In 2019, the city of Berkeley, California enacted a first-of-its-kind electrification ordinance that prohibited the use of natural gas in newly constructed buildings. When doing so, the city cited the greenhouse gas reduction potential and the health and environmental benefits of taking this unprecedented political action.

And it seemed that dozens of other jurisdictions agreed. Over the past four years, electrification ordinances have been passed in at least 90 local jurisdictions, with three statewide requirements enacted in California, Washington, and New York.

Unfortunately, just a few months after Berkeley’s resolution passed, the California Restaurant Association filed a lawsuit against the city, which, according to recent reporting, was also supported and funded by monopoly gas provider SoCalGas. In the lawsuit, the plaintiff alleged that the Berkeley municipal government had run afoul of federal law, specifically the Energy Policy and Conservation Act (EPCA) that disallows favoritism for singular energy sources. As result, Berkeley’s ordinance was ultimately deemed unlawful because it attempted to supersede federal regulatory authority over energy conservation standards for natural gas appliances.

While a July 2021 district court ruling initially found that this law did not preempt Berkeley’s electrification ordinance, the California Restaurant Association appealed. In April 2023 the U.S. Court of Appeals for the Ninth Circuit blocked Berkeley’s electrification mandate in a 3-0 decision on the basis that the EPCA enshrines the federal government’s authority to set appliance efficiency standards (including gas appliances), and that the law’s purview is wider than the district court had interpreted.

This ruling cast a grim pallor on the future of electrification ordinances nationwide. Although other electric-only requirements will still stand based on how they were structured — newly sown uncertainty in this area of public policy has caused many local governments to take a step back.

In California, Carlsbad, Encinitas, San Luis Obispo, Brisbane, and Santa Cruz are among the cities whose electrification ordinances or all-electric codes were threatened by the Berkeley appeal ruling, causing them to pause or suspend their policies. Eugene, Oregon also withdrew its electrification ordinance in June, due to the Berkeley ruling in addition to strong pushback from the gas industry.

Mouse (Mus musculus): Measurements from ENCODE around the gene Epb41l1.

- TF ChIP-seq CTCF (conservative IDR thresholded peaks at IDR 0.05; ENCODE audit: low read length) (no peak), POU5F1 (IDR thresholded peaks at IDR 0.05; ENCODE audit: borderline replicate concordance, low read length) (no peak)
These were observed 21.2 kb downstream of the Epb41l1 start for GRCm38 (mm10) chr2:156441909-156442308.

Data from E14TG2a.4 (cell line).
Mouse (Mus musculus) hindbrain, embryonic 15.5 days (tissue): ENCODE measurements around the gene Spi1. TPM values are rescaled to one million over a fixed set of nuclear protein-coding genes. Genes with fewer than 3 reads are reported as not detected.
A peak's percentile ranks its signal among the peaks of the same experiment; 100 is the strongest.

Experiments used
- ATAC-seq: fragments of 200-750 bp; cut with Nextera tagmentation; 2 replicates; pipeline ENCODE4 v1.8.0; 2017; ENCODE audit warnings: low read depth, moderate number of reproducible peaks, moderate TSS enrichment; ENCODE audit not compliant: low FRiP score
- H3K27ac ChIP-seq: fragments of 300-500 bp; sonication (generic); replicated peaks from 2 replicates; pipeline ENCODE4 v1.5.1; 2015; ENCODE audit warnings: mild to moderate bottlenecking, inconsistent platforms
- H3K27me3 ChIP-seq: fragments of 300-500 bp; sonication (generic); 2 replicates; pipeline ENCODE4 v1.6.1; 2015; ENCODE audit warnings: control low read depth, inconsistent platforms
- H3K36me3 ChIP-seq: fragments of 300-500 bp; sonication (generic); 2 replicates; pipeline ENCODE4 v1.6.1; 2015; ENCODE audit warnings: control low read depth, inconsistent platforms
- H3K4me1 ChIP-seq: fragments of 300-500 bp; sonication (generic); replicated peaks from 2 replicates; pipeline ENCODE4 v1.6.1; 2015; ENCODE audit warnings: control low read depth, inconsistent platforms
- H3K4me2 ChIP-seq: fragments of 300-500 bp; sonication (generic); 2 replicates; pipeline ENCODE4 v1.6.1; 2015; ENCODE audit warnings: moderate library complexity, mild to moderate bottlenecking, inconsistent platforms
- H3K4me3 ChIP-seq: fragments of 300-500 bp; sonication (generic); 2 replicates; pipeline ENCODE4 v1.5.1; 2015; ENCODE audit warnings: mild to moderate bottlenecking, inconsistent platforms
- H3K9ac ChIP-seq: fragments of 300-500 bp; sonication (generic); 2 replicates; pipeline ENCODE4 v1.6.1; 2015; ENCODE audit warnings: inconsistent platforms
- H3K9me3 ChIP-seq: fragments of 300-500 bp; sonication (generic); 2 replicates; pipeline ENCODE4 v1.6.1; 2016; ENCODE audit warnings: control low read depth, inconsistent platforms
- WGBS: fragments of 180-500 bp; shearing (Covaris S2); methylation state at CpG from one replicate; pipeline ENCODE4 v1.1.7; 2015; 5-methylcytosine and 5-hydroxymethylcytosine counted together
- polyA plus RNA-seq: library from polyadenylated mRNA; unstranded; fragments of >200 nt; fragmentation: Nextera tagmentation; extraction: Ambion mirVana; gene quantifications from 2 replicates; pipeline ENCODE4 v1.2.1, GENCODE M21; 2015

Nevertheless, other jurisdictions are carrying on. San Francisco, for instance, is stalwart in its claim that its electrification ordinance is dissimilar enough from Berkeley’s to comply with federal law. Other jurisdictions were wholly unfazed by the ruling, pushing ahead with their all-electric ordinances even after the decision came down. Lafayette, Colorado’s ordinance came into effect just earlier this month, and in June, Oak Park, Illinois became the first city in the Midwest to pass an all-electric requirement for new construction. And in May, the New York State Legislature successfully enacted a statewide prohibition on fossil fuel infrastructure (including water heating and cooking) in all residential and most commercial new construction.

In seeking to navigate legal arguments underpinning the Berkeley ruling while achieving the same electrification goals, legislators across cities, counties, and states have been pushed to develop innovative policy tools and approaches.

While a federal judge recently sided with the State of Washington against gas industry stakeholders regarding its heat pump installation requirements in new construction, the state has sought to insulate its electrification policy from future legal challenges. According to recent reporting, the Washington Building Codes Council is in the process of restructuring its new construction compliance point system, prioritizing electric-only development while penalizing or otherwise disincentivizing installation of fossil fuel infrastructure.

For instance, under the new code, a home under 1,500 square feet would require five credits to meet muster, nearly twice as many as they do now. Installing an electric heat pump would garner three credits, while putting in a natural gas furnace earns zero — making it much more onerous for developers to construct new buildings dependent on gas infrastructure.

Taking a different approach, the latest Colorado building code requires new buildings to be “electric ready,” or to be constructed with the electrical capacity necessary to support the load of an all-electric building. Colorado’s code does not, however, mandate that new builds rely solely on electricity. Generally, the intention is not to completely forestall the burning of natural gas but to incentivize building electrification.

In Berkeley’s case, another appeal before an 11-judge panel could be possible, and the city attorney filed a petition in June. That effort notwithstanding, the April appellate decision has likely altered the trajectory of the U.S. electrification movement indefinitely.

Now, it seems that while some cities will move forward until challenged, other jurisdictions may be brought to court or reconfigure their policies with more innovative approaches to achieve the same goals while not running afoul of federal law. Governments will be pushed to innovate, adapt, and search out additional ways to facilitate building electrification beyond an incisive prohibition on gas infrastructure.

About the author: Katherine Shok

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